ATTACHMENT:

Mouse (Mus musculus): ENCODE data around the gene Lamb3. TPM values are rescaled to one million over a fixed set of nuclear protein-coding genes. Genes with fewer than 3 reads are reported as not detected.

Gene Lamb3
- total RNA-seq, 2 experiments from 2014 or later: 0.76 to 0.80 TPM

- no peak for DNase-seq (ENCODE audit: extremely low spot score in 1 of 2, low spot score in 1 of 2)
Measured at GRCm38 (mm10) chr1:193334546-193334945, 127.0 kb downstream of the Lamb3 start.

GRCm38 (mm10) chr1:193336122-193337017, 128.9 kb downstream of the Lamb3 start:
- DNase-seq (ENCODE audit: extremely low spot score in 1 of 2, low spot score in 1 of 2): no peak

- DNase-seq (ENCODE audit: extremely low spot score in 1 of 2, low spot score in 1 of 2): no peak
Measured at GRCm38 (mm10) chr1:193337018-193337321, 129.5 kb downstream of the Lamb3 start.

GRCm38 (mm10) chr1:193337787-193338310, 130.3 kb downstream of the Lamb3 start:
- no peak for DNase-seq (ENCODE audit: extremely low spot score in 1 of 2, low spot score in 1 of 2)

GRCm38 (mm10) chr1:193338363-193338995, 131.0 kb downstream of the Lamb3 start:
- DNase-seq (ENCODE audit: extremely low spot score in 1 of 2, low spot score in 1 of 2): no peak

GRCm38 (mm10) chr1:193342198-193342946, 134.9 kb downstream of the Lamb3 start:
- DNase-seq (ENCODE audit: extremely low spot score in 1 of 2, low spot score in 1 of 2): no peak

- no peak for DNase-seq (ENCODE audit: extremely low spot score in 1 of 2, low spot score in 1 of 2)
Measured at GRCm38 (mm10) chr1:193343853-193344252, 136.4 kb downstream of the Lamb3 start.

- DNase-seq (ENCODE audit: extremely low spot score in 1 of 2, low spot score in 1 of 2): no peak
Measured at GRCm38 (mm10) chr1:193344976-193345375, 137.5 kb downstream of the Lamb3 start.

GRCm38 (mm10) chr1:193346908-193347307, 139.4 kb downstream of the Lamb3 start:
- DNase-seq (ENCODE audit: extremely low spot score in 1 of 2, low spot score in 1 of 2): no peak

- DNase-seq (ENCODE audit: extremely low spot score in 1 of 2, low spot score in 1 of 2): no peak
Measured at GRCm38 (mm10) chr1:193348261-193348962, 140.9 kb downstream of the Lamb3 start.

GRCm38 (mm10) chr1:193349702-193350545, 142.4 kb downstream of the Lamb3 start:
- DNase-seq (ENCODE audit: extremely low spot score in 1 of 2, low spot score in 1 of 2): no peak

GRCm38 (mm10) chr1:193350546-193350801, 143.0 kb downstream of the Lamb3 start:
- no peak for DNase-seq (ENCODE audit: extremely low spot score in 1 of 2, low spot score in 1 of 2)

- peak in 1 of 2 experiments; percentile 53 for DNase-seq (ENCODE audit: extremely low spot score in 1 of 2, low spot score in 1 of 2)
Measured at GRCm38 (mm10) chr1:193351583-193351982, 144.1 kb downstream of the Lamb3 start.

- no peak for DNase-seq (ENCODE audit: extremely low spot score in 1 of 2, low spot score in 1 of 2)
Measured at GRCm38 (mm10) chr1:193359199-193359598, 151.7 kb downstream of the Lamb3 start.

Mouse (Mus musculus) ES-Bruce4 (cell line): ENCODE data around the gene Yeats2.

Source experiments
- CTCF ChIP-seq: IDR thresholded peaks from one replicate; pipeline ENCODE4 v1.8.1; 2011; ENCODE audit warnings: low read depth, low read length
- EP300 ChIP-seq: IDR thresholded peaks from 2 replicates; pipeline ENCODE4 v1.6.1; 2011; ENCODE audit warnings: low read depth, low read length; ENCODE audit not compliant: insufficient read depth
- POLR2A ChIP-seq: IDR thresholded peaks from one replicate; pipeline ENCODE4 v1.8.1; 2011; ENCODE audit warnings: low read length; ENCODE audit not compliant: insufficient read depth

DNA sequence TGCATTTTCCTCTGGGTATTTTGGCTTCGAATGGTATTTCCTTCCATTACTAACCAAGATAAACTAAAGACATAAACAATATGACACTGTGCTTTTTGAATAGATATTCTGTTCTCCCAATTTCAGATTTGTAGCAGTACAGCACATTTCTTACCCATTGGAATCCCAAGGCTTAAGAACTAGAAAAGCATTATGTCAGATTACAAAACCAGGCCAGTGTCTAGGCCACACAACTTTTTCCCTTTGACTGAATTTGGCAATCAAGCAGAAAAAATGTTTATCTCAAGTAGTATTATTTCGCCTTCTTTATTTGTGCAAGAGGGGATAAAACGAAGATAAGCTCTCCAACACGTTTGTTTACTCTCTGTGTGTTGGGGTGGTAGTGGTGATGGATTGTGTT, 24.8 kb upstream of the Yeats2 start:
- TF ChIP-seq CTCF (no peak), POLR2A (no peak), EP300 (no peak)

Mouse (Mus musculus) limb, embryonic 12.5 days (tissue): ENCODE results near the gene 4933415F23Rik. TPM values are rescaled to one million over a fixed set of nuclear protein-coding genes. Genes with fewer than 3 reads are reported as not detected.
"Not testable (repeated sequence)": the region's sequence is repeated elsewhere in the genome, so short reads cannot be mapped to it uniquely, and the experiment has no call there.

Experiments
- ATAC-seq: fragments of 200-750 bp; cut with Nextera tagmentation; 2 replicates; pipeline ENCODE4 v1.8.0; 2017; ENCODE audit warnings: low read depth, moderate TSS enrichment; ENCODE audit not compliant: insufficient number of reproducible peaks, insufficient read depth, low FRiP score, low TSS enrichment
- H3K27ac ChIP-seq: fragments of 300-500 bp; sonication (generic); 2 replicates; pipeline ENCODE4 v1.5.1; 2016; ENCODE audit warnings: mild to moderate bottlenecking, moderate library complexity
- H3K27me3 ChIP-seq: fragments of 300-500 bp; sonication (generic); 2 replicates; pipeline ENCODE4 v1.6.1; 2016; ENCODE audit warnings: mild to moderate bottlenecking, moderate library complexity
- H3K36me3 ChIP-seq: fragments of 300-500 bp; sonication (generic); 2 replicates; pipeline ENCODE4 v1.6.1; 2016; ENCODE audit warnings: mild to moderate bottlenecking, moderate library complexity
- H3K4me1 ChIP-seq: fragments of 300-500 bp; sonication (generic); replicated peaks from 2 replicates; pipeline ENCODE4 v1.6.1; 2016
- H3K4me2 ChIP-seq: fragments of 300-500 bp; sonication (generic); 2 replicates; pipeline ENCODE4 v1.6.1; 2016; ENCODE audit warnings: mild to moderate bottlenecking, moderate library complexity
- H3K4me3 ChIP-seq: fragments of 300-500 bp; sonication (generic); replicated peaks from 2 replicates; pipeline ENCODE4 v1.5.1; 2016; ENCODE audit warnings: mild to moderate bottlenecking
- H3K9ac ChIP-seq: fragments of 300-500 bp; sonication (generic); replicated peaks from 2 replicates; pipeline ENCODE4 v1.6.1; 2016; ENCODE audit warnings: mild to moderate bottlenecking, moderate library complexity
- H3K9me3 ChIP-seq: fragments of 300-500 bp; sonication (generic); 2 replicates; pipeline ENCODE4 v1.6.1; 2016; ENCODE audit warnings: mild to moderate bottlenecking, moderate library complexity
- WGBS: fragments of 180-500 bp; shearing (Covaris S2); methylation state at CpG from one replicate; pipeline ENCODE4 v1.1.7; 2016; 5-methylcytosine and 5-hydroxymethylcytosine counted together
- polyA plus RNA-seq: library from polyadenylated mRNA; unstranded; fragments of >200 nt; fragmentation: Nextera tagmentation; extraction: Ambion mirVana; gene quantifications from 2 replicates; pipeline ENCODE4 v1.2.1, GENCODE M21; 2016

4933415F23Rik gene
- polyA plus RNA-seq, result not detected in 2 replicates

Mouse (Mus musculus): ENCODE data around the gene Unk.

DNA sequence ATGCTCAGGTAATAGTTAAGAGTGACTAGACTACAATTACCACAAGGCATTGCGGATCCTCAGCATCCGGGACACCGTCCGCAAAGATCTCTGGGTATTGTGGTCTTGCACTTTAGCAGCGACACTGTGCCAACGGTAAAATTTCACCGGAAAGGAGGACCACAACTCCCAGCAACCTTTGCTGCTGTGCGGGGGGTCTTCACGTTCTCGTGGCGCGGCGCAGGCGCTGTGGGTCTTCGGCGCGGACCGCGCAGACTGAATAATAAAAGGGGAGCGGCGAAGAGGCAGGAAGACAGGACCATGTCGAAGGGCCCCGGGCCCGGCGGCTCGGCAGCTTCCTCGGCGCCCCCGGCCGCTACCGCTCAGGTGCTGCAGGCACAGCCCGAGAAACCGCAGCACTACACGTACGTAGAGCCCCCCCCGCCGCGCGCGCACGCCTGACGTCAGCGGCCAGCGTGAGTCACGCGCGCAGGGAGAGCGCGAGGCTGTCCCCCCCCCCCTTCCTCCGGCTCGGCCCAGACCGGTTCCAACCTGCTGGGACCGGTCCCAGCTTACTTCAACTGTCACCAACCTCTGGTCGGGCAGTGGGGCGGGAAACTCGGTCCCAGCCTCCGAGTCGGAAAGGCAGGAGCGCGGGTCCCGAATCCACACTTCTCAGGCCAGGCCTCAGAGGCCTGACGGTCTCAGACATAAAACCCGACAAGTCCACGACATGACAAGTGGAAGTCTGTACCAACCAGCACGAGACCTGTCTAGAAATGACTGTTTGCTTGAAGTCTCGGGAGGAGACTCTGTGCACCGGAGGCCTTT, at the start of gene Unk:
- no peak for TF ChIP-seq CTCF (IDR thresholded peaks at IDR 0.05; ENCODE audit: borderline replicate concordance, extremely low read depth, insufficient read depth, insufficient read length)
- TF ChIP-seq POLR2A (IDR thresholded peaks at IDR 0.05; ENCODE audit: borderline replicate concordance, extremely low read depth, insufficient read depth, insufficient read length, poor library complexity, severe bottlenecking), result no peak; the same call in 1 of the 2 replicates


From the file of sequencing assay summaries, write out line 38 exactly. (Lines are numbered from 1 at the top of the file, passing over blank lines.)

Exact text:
- TF ChIP-seq CTCF (no peak), POLR2A (no peak), EP300 (no peak)